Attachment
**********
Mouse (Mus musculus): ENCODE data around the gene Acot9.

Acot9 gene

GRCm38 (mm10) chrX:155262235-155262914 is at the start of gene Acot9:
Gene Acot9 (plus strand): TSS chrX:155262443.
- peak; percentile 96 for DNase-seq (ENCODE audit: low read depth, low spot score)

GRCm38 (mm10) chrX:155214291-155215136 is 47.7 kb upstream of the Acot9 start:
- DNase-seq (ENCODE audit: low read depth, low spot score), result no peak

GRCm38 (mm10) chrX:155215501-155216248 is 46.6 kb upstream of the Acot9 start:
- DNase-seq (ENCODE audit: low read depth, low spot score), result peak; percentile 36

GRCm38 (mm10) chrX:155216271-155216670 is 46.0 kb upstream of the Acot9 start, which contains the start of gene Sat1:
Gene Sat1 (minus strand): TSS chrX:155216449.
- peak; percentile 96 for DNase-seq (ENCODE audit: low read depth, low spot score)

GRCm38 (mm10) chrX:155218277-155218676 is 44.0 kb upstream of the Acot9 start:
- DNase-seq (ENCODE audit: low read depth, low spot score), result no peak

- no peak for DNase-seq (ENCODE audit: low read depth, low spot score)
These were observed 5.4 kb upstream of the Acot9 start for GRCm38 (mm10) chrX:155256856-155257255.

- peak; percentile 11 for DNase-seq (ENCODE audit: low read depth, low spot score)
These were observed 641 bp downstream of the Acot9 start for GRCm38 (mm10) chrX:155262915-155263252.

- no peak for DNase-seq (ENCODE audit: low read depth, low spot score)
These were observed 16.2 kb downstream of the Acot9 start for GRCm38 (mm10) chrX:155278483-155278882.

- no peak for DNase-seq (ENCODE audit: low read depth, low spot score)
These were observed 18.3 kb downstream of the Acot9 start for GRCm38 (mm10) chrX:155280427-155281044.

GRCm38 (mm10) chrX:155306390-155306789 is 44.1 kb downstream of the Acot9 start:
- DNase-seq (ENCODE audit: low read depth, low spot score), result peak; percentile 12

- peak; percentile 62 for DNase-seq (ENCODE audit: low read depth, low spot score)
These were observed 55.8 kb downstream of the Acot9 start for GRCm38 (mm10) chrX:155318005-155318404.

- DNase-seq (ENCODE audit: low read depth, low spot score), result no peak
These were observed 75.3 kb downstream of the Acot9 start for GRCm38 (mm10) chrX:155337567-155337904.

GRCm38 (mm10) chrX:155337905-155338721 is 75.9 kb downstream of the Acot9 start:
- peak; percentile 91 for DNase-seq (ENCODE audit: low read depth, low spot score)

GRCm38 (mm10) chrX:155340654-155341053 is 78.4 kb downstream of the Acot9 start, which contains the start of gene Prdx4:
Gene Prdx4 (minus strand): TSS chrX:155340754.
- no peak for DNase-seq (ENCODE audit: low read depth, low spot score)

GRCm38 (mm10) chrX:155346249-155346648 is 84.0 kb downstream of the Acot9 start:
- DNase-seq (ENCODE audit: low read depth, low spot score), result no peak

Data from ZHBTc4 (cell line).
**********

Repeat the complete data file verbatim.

Mouse (Mus musculus): ENCODE data around the gene Acot9.

Acot9 gene

GRCm38 (mm10) chrX:155262235-155262914 is at the start of gene Acot9:
Gene Acot9 (plus strand): TSS chrX:155262443.
- peak; percentile 96 for DNase-seq (ENCODE audit: low read depth, low spot score)

GRCm38 (mm10) chrX:155214291-155215136 is 47.7 kb upstream of the Acot9 start:
- DNase-seq (ENCODE audit: low read depth, low spot score), result no peak

GRCm38 (mm10) chrX:155215501-155216248 is 46.6 kb upstream of the Acot9 start:
- DNase-seq (ENCODE audit: low read depth, low spot score), result peak; percentile 36

GRCm38 (mm10) chrX:155216271-155216670 is 46.0 kb upstream of the Acot9 start, which contains the start of gene Sat1:
Gene Sat1 (minus strand): TSS chrX:155216449.
- peak; percentile 96 for DNase-seq (ENCODE audit: low read depth, low spot score)

GRCm38 (mm10) chrX:155218277-155218676 is 44.0 kb upstream of the Acot9 start:
- DNase-seq (ENCODE audit: low read depth, low spot score), result no peak

- no peak for DNase-seq (ENCODE audit: low read depth, low spot score)
These were observed 5.4 kb upstream of the Acot9 start for GRCm38 (mm10) chrX:155256856-155257255.

- peak; percentile 11 for DNase-seq (ENCODE audit: low read depth, low spot score)
These were observed 641 bp downstream of the Acot9 start for GRCm38 (mm10) chrX:155262915-155263252.

- no peak for DNase-seq (ENCODE audit: low read depth, low spot score)
These were observed 16.2 kb downstream of the Acot9 start for GRCm38 (mm10) chrX:155278483-155278882.

- no peak for DNase-seq (ENCODE audit: low read depth, low spot score)
These were observed 18.3 kb downstream of the Acot9 start for GRCm38 (mm10) chrX:155280427-155281044.

GRCm38 (mm10) chrX:155306390-155306789 is 44.1 kb downstream of the Acot9 start:
- DNase-seq (ENCODE audit: low read depth, low spot score), result peak; percentile 12

- peak; percentile 62 for DNase-seq (ENCODE audit: low read depth, low spot score)
These were observed 55.8 kb downstream of the Acot9 start for GRCm38 (mm10) chrX:155318005-155318404.

- DNase-seq (ENCODE audit: low read depth, low spot score), result no peak
These were observed 75.3 kb downstream of the Acot9 start for GRCm38 (mm10) chrX:155337567-155337904.

GRCm38 (mm10) chrX:155337905-155338721 is 75.9 kb downstream of the Acot9 start:
- peak; percentile 91 for DNase-seq (ENCODE audit: low read depth, low spot score)

GRCm38 (mm10) chrX:155340654-155341053 is 78.4 kb downstream of the Acot9 start, which contains the start of gene Prdx4:
Gene Prdx4 (minus strand): TSS chrX:155340754.
- no peak for DNase-seq (ENCODE audit: low read depth, low spot score)

GRCm38 (mm10) chrX:155346249-155346648 is 84.0 kb downstream of the Acot9 start:
- DNase-seq (ENCODE audit: low read depth, low spot score), result no peak

Data from ZHBTc4 (cell line).